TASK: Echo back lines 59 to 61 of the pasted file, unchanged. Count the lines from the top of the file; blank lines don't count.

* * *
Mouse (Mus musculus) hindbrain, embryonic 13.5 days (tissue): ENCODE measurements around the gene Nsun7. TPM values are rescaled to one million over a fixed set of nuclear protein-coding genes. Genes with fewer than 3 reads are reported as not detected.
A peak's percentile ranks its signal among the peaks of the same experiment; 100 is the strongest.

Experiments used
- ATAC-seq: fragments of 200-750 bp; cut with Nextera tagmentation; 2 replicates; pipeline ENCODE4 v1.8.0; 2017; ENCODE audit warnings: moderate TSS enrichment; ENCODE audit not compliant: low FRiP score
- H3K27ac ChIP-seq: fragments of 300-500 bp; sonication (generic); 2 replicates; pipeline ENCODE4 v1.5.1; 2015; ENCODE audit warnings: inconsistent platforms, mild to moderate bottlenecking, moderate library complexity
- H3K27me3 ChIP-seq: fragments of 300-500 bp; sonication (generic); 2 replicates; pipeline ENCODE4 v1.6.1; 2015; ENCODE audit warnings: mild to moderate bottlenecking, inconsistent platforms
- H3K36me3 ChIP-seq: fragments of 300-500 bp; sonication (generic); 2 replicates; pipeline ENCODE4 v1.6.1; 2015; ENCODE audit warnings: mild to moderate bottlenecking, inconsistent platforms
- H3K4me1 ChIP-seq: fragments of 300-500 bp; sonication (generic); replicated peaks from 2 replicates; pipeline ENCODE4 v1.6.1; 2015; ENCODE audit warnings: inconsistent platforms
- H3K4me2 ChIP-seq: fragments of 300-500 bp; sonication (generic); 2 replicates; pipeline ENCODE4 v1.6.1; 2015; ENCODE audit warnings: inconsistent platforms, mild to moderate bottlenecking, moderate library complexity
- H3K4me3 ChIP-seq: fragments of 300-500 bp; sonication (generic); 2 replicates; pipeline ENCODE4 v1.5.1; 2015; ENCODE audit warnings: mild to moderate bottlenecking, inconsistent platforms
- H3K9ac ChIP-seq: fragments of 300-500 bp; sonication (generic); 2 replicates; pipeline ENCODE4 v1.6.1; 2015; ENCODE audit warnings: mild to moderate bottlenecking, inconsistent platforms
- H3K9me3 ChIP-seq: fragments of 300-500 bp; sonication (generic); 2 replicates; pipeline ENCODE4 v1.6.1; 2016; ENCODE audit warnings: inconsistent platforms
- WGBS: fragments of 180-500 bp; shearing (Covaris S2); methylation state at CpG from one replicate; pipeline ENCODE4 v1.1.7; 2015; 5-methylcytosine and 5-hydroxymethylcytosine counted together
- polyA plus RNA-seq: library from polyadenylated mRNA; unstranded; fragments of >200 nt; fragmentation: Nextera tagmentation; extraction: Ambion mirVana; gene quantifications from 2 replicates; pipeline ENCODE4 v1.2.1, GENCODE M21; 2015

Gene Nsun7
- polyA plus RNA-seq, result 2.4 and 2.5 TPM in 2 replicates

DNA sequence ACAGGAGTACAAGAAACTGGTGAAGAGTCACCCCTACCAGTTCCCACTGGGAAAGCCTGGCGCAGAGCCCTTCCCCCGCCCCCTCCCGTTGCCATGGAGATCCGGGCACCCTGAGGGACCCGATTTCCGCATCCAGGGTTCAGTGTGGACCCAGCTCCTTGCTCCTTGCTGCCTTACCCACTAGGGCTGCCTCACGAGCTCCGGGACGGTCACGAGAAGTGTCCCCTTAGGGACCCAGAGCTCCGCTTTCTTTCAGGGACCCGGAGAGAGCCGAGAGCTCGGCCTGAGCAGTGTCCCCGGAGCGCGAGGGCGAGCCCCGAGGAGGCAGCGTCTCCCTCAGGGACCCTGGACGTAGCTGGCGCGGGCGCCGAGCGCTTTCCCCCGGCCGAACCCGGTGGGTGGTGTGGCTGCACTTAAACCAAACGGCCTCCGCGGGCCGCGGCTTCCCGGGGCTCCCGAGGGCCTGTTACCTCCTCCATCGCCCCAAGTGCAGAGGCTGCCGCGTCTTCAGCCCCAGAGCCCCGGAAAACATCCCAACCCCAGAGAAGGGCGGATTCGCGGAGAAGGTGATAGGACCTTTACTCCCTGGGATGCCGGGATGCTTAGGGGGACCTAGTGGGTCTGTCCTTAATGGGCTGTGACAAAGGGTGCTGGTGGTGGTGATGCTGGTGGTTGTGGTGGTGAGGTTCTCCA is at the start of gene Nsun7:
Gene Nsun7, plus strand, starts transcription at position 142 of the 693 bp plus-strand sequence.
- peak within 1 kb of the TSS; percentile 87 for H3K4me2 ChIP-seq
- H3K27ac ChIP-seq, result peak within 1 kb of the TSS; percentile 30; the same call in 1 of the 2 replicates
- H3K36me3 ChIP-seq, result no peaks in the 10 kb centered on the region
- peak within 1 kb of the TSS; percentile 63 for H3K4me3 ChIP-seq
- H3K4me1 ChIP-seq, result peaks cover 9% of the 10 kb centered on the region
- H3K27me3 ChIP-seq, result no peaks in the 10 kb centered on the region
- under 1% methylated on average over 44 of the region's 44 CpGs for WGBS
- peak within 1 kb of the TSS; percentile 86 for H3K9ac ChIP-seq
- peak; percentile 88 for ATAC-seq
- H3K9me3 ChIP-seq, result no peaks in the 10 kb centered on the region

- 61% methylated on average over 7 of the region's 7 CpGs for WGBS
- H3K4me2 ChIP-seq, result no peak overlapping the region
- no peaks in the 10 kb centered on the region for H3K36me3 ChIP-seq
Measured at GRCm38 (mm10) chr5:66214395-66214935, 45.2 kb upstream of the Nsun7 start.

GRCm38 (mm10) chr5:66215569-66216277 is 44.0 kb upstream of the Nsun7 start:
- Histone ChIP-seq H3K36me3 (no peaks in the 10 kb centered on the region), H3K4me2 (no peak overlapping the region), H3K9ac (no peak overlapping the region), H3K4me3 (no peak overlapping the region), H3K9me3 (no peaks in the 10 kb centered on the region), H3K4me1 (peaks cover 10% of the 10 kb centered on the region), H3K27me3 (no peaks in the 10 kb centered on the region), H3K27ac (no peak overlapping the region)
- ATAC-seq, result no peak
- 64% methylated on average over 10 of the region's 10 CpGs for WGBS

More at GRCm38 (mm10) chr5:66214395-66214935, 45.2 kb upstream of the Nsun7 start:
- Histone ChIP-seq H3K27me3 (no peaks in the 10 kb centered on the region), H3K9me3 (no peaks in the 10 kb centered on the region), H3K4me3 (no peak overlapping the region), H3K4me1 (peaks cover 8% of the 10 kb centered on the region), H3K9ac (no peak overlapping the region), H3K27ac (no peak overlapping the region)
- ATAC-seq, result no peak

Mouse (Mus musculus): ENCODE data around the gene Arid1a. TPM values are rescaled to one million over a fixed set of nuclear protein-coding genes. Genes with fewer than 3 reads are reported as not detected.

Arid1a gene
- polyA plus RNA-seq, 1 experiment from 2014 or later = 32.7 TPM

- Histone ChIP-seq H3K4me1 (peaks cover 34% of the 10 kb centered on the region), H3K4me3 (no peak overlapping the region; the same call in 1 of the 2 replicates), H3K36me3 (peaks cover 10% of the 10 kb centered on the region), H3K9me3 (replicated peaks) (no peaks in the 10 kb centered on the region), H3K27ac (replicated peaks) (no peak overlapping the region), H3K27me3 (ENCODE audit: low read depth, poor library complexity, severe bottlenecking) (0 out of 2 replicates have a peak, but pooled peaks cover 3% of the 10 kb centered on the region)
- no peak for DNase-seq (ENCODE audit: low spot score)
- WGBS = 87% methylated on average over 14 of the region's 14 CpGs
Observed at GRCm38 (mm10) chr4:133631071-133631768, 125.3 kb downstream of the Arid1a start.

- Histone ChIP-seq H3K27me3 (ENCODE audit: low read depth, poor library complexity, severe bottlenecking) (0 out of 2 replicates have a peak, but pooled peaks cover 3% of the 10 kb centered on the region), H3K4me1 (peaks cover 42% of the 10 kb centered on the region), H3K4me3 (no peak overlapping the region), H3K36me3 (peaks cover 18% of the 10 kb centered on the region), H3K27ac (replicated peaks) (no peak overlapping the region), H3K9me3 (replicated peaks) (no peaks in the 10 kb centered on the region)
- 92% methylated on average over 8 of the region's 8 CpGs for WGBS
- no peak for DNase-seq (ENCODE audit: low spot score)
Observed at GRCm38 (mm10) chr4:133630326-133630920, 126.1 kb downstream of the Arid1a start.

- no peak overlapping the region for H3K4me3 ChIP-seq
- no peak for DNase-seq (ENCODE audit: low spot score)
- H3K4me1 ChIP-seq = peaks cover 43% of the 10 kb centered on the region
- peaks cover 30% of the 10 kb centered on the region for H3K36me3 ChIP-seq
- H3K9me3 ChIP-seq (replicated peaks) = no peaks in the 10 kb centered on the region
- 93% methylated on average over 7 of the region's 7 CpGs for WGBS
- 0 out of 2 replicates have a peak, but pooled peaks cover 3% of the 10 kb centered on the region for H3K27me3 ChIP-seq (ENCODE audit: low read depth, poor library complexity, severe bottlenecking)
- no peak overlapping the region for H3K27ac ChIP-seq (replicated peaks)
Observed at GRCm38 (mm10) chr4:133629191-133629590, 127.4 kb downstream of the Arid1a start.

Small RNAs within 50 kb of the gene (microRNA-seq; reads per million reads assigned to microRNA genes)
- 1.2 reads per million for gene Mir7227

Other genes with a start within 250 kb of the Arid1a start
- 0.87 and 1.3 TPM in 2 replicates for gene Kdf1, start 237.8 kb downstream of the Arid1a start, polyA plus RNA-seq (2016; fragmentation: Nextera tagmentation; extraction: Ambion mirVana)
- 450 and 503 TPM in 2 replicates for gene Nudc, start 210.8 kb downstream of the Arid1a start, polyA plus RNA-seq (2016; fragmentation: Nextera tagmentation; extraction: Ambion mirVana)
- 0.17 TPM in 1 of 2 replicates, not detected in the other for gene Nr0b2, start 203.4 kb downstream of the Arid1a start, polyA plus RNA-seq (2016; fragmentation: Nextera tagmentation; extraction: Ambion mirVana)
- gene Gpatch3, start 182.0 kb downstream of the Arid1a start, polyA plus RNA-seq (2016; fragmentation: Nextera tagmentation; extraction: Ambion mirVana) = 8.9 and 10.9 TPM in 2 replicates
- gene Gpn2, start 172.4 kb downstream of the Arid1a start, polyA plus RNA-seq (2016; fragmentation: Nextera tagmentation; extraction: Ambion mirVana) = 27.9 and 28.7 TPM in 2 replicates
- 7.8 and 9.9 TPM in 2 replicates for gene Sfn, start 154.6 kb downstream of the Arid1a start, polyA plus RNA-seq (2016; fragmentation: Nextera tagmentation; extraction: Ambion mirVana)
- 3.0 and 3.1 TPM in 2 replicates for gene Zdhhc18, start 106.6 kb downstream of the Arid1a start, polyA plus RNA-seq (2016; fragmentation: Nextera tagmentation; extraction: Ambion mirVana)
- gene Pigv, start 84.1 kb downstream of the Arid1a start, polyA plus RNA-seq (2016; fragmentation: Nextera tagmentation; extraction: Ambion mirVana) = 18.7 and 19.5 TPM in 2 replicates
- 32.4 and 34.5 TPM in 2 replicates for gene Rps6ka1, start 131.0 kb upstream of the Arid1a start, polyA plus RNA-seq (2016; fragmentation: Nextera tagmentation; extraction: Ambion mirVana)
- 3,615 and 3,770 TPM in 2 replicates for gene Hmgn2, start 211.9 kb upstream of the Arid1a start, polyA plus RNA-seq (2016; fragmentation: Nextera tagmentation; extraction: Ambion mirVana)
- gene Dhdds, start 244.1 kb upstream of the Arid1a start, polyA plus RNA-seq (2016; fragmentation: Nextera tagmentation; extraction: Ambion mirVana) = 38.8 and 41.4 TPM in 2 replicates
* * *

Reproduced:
Observed at GRCm38 (mm10) chr4:133629191-133629590, 127.4 kb downstream of the Arid1a start.

Small RNAs within 50 kb of the gene (microRNA-seq; reads per million reads assigned to microRNA genes)
- 1.2 reads per million for gene Mir7227